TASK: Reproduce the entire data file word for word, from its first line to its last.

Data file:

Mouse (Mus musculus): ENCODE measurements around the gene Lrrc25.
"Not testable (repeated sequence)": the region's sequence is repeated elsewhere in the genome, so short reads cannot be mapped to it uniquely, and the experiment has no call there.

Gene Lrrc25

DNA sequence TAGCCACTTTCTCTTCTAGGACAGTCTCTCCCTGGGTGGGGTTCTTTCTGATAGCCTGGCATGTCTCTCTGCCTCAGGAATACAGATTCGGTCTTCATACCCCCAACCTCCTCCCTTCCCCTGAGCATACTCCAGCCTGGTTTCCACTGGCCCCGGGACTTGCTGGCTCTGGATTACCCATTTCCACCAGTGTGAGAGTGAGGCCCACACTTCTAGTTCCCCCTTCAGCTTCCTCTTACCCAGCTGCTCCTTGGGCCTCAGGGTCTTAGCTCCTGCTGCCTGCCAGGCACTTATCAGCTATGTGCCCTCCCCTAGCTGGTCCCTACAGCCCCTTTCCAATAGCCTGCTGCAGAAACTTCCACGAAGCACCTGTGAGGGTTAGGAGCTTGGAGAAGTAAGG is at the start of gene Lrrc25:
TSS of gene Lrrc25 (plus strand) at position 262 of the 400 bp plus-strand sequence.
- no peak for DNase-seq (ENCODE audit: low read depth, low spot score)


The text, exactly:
Mouse (Mus musculus): ENCODE measurements around the gene Lrrc25.
"Not testable (repeated sequence)": the region's sequence is repeated elsewhere in the genome, so short reads cannot be mapped to it uniquely, and the experiment has no call there.

Gene Lrrc25

DNA sequence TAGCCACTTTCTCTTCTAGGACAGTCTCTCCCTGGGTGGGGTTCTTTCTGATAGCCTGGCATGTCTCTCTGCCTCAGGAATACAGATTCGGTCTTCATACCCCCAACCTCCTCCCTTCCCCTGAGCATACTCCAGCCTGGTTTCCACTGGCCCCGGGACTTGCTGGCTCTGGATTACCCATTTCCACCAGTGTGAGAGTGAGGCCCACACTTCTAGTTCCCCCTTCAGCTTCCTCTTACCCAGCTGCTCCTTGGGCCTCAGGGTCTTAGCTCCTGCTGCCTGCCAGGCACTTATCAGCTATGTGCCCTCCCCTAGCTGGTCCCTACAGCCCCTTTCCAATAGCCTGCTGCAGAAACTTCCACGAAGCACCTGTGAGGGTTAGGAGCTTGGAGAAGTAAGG is at the start of gene Lrrc25:
TSS of gene Lrrc25 (plus strand) at position 262 of the 400 bp plus-strand sequence.
- no peak for DNase-seq (ENCODE audit: low read depth, low spot score)